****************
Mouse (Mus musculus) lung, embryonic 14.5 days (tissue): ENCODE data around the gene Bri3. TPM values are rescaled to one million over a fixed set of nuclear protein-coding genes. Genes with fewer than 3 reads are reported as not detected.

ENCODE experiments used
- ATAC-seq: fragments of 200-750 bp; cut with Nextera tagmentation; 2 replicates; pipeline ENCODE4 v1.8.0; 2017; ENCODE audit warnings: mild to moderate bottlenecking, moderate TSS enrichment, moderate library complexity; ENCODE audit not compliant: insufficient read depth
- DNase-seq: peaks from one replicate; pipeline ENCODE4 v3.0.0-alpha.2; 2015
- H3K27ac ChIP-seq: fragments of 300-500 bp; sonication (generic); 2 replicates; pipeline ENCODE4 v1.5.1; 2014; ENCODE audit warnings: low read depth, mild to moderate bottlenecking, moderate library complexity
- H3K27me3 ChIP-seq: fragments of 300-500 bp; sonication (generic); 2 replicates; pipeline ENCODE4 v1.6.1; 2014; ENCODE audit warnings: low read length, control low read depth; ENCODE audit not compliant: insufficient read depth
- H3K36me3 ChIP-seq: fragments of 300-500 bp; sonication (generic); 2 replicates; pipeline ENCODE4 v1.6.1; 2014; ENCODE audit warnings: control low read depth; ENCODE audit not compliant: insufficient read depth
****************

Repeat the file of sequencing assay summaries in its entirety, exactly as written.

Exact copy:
Mouse (Mus musculus) lung, embryonic 14.5 days (tissue): ENCODE data around the gene Bri3. TPM values are rescaled to one million over a fixed set of nuclear protein-coding genes. Genes with fewer than 3 reads are reported as not detected.

ENCODE experiments used
- ATAC-seq: fragments of 200-750 bp; cut with Nextera tagmentation; 2 replicates; pipeline ENCODE4 v1.8.0; 2017; ENCODE audit warnings: mild to moderate bottlenecking, moderate TSS enrichment, moderate library complexity; ENCODE audit not compliant: insufficient read depth
- DNase-seq: peaks from one replicate; pipeline ENCODE4 v3.0.0-alpha.2; 2015
- H3K27ac ChIP-seq: fragments of 300-500 bp; sonication (generic); 2 replicates; pipeline ENCODE4 v1.5.1; 2014; ENCODE audit warnings: low read depth, mild to moderate bottlenecking, moderate library complexity
- H3K27me3 ChIP-seq: fragments of 300-500 bp; sonication (generic); 2 replicates; pipeline ENCODE4 v1.6.1; 2014; ENCODE audit warnings: low read length, control low read depth; ENCODE audit not compliant: insufficient read depth
- H3K36me3 ChIP-seq: fragments of 300-500 bp; sonication (generic); 2 replicates; pipeline ENCODE4 v1.6.1; 2014; ENCODE audit warnings: control low read depth; ENCODE audit not compliant: insufficient read depth